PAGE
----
How to Get Rid of Snails in an Aquarium: 5 Proven Methods
Snails can be seen as pests to many aquarists, and they can hitch a ride on live plants that you introduce into your aquarium. While you might think that picking out any snails you find will combat the problem, the issue is that snails can reproduce fairly quickly, and two snails can suddenly turn into an infestation within a few weeks.
The resulting snail infestation can leave aquarists feeling defeated and these snails may even ruin the aesthetic of your aquarium. If this is a situation you are currently facing, then this article will help you get rid of those pesky snails in your aquarium.
Which Snails Are Infesting Your Aquarium?
Before choosing a snail removal method that will work for your aquarium, it is important to determine what type of snail has invaded the aquarium.
Certain species of snails like the nerite snail are unlikely to reproduce in an aquarium since the eggs only hatch in brackish waters, while bladder or ramshorn snails can quickly overpopulate in an aquarium with their rapid breeding behaviors.
Not all removal methods will work for each species of snail, so let’s discuss common species of snail and why they may infest your aquarium.
- Ramshorn Snails: This is a small species of snail from the Planoridaefamily, or the Ampullariidae family depending on the species. They are identified by their brownish-red or black coloration and spiraled shells. Ramshorn snails rarely exceed 1 inch in size, and they quickly reproduce by laying large clutches of eggs on different surfaces in the aquarium. Ramshorn snails breed prolifically in fish tanks where overfeeding is occurring.
- Malaysian Trumpet Snails: Scientifically known as the Melanoides tuberculate, the Malaysian trumpet snailthrives in an aquarium where there is plenty of leftover food, fish poop, and gunk in the substrate. These long snails are known for burrowing in the substrate, and they can quickly reproduce without you knowing. This is one of the most difficult snails to get rid of in an aquarium as they are excellent at hiding. However, they do benefit the substrate by eating uneaten foods and preventing gas bubbles from building up.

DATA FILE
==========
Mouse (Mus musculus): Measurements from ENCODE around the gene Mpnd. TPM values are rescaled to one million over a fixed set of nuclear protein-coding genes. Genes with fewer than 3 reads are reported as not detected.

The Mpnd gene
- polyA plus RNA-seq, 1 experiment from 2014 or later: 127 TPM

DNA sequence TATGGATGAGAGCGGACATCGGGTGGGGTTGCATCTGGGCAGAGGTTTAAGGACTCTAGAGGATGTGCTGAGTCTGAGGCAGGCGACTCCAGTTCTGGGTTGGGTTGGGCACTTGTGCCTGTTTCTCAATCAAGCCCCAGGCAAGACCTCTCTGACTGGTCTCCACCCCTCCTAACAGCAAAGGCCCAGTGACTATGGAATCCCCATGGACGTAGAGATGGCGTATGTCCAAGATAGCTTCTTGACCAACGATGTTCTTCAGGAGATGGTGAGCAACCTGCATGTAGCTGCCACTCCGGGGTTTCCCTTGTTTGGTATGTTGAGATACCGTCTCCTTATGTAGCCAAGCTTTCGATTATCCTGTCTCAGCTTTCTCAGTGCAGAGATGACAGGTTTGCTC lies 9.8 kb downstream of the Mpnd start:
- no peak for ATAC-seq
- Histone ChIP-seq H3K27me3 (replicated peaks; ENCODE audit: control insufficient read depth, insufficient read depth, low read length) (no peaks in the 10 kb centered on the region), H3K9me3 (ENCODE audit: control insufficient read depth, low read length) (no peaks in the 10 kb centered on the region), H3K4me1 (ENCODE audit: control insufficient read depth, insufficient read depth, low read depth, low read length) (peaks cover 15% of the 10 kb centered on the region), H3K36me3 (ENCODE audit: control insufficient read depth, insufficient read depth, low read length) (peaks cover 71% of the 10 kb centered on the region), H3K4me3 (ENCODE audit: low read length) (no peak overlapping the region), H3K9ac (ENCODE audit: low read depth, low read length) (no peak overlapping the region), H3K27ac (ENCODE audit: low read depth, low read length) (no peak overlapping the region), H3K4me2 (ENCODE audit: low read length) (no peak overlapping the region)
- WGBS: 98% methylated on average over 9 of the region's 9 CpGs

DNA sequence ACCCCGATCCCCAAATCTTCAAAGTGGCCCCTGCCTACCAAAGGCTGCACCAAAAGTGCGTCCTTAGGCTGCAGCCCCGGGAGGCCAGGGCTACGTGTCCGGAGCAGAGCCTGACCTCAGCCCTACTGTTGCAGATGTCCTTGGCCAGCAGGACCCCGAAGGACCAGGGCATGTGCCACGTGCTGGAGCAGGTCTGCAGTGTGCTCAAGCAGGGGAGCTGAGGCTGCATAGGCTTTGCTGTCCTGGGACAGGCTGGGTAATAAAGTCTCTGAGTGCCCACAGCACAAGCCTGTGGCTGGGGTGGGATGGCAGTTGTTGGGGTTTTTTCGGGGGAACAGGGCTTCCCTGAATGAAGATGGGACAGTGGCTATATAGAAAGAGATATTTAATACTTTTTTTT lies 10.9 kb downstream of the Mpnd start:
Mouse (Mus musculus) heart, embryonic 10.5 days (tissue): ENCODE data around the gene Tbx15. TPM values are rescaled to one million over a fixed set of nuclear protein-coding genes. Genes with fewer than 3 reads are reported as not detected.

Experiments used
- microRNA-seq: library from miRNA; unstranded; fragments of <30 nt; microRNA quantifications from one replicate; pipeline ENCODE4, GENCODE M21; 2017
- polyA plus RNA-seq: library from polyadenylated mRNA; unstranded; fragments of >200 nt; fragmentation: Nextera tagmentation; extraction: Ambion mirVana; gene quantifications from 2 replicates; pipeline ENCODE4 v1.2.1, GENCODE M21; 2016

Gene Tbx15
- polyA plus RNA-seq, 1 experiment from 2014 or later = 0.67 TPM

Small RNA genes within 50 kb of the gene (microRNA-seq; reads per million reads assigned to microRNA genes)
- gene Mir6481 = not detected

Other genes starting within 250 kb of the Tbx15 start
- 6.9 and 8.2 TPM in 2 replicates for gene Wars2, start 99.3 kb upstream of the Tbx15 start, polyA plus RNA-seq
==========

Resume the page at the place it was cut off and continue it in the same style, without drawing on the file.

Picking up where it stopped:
- Bladder Snails: These small and pesky snails from the Physidaefamily are probably every planted aquarium lover’s nightmare. These snails are considered invasive and notorious for overpopulating many aquariums. Bladder snails can be identified by brown coloration with yellow dots leading to three short whorls at the end of their shell. Bladder snails can be introduced into an aquarium by live plants that they hitchhike on and are often confused with pond snails.
- Apple Snails: Apple snails are a large species of snail from the Ampurllariidaefamily, reaching a size of 3 to 6 inches. They are typically the most tolerated snail in the aquarium hobby, and they are often intentionally kept as pets. They lay a clutch of pink or red eggs above the waterline, which makes it easy to dispose of eggs to prevent an infestation of these snails.
- Pond Snails: Pond snails or Lymnaea stagnalisis medium-sized snail reaching a size of 1 to 3 inches. They have a brown and thick shell that ends in three whirls, making it easy for them to be mistaken as bladder snails. Pond snails can overrun ponds and home aquariums, and they will cluster together in groups during feeding. Pond snails and their eggs can be transferred into an aquarium through live plants.
- Nerite Snails: Nerite snails from the Neritidaefamily are considered the least concern when it comes to overrunning an aquarium. These snails require brackish water conditions to hatch, so you do not have to worry about any babies in a freshwater aquarium.
However, nerite snails will still lay eggs on the glass and other surfaces in the aquarium which can look unsightly. These snails are small and have fascinating shell patterns and colors.
Why and How Do Snails Infest Aquariums?
The most common reason for snails to invade your aquarium is if they are accidentally added to the aquarium through live plants, driftwood, or substrates that contain eggs or hatchlings.
Factors such as overfeeding can create an ideal environment for snails to reproduce, as the excess food that sinks to the bottom of the aquarium is a food source for the snails of all life stages.